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Why is this news? Could Ohio State make a play for Kyle Allen, Notre Dame prepares for Buckeyes

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The Buckeyes are already deep at QB, but could they make a bid for a talented transfer?

Crystal LoGiudice-USA TODAY Sports

"Ohio State has another shot at recruiting [Kyle] Allen, if it wants it."

Ari Wasserman, Cleveland.com

Former superstar QB recruit Kyle Allen is transferring out of Texas A&M. That means the one-time Ohio State target is back on the market, and while he'd have to sit out a season because of NCAA transfer rules, he's still an attractive prospect for many schools. Could that list include Ohio State?

At first glance, it doesn't seem like a fantastic fit. Though Cardale Jones is as good as gone, J.T. Barrett still has two years of eligibility remaining. Barrett, hardly a prototypical NFL quarterback at this point in his career, and likely wouldn't leave school early unless his junior season rivals his freshman efforts. Even then, he might stick around. The Buckeyes seem pretty deep beyond Barrett, with Ohio's former Mr. Football Joe Burrow, QB/WR Torrance Gibson, and a pair of commits from the next two classes in Tristen Wallace and Danny Clark. Plus, Ohio Sate might add another QB in this class anyway.

It's hard to see Ohio State realistically targeting Allen given that depth, and it's just as difficult to see Allen picking the Buckeyes over other suitors with more opportunities to seize the starting job. Allen's a good QB, if inconsistent (remember those three pick-sixes against Alabama?), and there are plenty of places that could use him more definitively -- and more immediately -- than Ohio State.

"It's a well-coached [team], very good athletes on both sides of the ball, [a] physical style of football."

Notre Dame head coach Brian Kelly, via FOXSports.com

Count Notre Dame head coach Brian Kelly among the ranks of those not underestimating Ohio State. Kelly, though undaunted by the prospect of facing the Buckeyes, was still very candid about the things that Urban Meyer's team does well in a teleconference on Sunday.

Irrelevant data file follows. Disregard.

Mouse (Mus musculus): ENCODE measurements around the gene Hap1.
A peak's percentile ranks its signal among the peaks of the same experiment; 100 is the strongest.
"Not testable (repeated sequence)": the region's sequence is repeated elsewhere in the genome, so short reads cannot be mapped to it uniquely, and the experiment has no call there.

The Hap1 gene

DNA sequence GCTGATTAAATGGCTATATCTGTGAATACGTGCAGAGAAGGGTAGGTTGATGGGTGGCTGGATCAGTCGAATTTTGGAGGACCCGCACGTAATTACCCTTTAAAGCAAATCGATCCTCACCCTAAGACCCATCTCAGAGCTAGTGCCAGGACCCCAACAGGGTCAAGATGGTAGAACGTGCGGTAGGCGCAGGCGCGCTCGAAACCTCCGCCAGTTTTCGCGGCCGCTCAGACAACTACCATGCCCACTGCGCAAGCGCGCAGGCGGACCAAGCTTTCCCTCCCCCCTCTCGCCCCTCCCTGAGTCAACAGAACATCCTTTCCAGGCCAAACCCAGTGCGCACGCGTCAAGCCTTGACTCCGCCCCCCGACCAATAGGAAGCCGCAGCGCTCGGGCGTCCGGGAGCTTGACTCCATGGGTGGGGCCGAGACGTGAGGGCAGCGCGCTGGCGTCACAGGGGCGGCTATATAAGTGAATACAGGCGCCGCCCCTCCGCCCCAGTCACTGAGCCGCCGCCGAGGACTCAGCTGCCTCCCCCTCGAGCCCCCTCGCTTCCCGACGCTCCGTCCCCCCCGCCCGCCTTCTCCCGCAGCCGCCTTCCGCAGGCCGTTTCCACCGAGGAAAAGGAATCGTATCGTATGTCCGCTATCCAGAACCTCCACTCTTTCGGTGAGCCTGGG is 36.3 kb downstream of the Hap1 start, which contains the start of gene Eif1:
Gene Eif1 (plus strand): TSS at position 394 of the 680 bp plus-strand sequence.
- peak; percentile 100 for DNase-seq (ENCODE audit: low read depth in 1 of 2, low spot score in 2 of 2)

Kelly praised the physicality of Ohio State, both on offense and defense, and how multi-dimensional the team is. "If one area is not strong, you're going to be compromised, and I think Ohio State will compromise you if you're not strong in all three phases," said Kelly in perfect coach-speak. According to FOXSports, Kelly added, "It's a darned good football team, but I think we know who we are, and we've been tested by some very, very good football teams."

The Fighting Irish, like the Buckeyes, were playoff hopefuls who had their championship hopes dashed by a game-winning field goal. In both losses they suffered -- to No. 5 Stanford and No. 1 Clemson -- they fell by two points. The Buckeyes, already down one of their best defensive players in Adolphus Washington, will have to contend with a team that hung with two of the best in the country until the bitter end. It should make for a wild one on New Year's Day.

"Ohio State now looks up only to the University of Texas when it comes to athletic departments."

Evan Weese, Cincinnati Business Courier

Fear not, skeptics: the above quote refers solely to the revenue generated by college athletic departments, not, say, prowess on the football field. (In that regard, the Longhorns are a sinking ship and no one is coming aboard.) The Buckeyes jumped into second place in athletic revenue in 2015, leapfrogging Alabama -- a fitting act, given that a $27 million increase came mostly on the heels of Ohio State's national championship run, during which they bested the Crimson Tide before taking down Oregon in the title game.

In total, the athletic department's revenue for the last fiscal year was $171 million, a 19% increase over the previous period, which ended at $144 million. Texas, which sits in first place, had revenue upwards of $180 million. As if anyone needed further proof that Ohio State dominates Michigan, the Wolverines' revenue came in at $132 million, actually down $4 million from the previous year.

It's just really hard to see where the money would come from to pay players, you know?

"We had a great relationship, a great visit, couldn't have gone any better...but in the end, Mom wanted him closer to home, and it turned out to be a great choice."

- Thad Matta, via Bill Landis, Cleveland.com

Sterling Gibbs, who will be suiting up for UConn when the Buckeyes face the Huskies on Saturday, could very well have been wearing the Scarlet and Gray instead of Flag Blue and White. When Gibbs left Seton Hall and became immediately available as a graduate transfer, Ohio State was one of the schools he visited. When he chose the Huskies over the Buckeyes, Thad Matta insisted there would be no hard feelings, saying that "I'm gonna be your biggest fan, except for one day," according to Cleveland.com's Bill Landis.

Landis raises the point that, while the Buckeyes could certainly have used Gibbs this year, losing out on him to UConn could very well be a blessing in disguise. Consider the fit: Gibbs could have slotted in as the primary point guard, and while that would have given Matta some flexibility with his lineups, it also would have taken away serious minutes and experience from his young guards, JaQuan Lyle and A.J. Harris. Given that no one is blowing smoke about Ohio State being seriously competitive this year -- it's been billed as a rebuilding, developmental effort from the get-go -- it's perhaps smarter to let the young guys get tried by fire in the hopes that next year will be one in which a talent-rich team can make a deep postseason run.

Kind of makes you feel for D'Angelo Russell, though.

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